Today Marchex released a report on click-to-call ads and keyword attribution. As part of the report the company estimated that, based on its understanding of the market, internal SEM data and publicly released Google call volumes, marketers spent roughly $4 billion on mobile search using call extensions on Google and Bing (mostly Google).
In 2005 I wrote an early report about Pay per Call and its outlook. The forecast that Neal Polachek and I created for the report turned out, as with so many analyst forecasts, to be way too aggressive:
Pay-per-phone-call (PPCall), performance-based online advertising that delivers telephone calls rather than clicks, will generate revenues of US$1.4 billion by 2009, according to a new report by The Kelsey Group, entitled “Calls, Clicks & SMEs: Driving Leads from Web to Phone.” PPCall could generate revenues as high as US$4 billion by 2009, depending on the average price per call and actual market penetration, which the firm estimates could range between 5 percent and 15 percent by 2009.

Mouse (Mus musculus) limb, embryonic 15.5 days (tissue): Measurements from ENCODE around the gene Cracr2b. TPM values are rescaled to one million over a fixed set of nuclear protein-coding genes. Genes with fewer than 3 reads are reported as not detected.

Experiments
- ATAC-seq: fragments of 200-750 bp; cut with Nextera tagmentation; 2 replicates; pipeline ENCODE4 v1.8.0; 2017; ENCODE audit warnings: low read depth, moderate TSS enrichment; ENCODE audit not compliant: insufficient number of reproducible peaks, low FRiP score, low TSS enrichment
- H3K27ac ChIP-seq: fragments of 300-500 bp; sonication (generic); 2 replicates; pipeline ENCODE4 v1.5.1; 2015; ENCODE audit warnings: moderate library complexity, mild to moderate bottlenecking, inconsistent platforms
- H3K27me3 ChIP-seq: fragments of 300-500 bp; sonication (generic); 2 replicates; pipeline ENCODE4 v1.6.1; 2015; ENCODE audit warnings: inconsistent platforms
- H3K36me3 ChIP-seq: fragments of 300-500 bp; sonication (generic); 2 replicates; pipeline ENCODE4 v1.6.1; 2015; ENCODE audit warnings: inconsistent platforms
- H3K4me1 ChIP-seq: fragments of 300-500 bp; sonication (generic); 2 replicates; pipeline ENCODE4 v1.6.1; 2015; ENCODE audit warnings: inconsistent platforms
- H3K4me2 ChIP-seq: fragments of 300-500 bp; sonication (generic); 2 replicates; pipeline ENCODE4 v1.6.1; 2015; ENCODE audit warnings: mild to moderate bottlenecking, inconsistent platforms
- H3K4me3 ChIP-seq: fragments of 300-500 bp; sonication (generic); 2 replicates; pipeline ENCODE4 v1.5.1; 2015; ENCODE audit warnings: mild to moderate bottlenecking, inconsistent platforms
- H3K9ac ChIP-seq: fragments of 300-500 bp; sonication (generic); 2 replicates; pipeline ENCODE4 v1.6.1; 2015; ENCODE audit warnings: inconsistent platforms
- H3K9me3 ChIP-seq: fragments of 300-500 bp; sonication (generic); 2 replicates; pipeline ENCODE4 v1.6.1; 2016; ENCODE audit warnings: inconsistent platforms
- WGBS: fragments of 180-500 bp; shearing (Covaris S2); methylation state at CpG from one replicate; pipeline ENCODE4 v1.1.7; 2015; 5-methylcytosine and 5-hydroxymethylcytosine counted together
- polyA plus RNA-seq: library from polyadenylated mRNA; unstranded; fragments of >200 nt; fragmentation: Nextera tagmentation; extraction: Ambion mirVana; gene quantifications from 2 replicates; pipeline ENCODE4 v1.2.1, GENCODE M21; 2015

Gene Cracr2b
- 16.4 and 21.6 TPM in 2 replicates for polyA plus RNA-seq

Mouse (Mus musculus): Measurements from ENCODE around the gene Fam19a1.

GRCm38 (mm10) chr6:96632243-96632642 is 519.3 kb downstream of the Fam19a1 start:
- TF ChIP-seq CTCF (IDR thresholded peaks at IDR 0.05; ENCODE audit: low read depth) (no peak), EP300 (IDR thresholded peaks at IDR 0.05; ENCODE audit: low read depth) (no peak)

It took mobile and specifically click-to-call/call extensions for this market to kick in. Our prediction in the document was, interestingly, $4 billion in PPCall revenues by 2009. Six years later, this is the figure Marchex estimates the market to be worth.
I asked Marchex’s John Busby, the report’s author, how much of the $4 billion he thought could be attributed to businesses that fulfill or service customers offline. He said that it was difficult to answer because of the volume and complexity of the data involved. He casually stated to me that it would likely be a large chunk of that revenue.
I would argue however that businesses seeking to drive calls are mostly about offline fulfillment. An insurance company or home remodeling company operating a call center, that does telephone sales, may close over the phone but the fulfillment is in most of these cases going to be local (or national-local).
It’s getting harder to clearly distinguish “e-commerce” from “offline commerce” because of the increasing interpenetration of the digital and physical worlds. HomeAdvisor’s recent launch of “instant booking” is an example of this — online transaction, offline fulfillment. Groupon, LivingSocial, AirBnB, Uber, Yelp Platform, OpenTable Payments, SERVIZ, Handy, also fall into this growing category.
What are your thoughts on that $4 billion figure? Do you agree with the number and, if so, do you believe most of that revenue can ultimately be called “local”?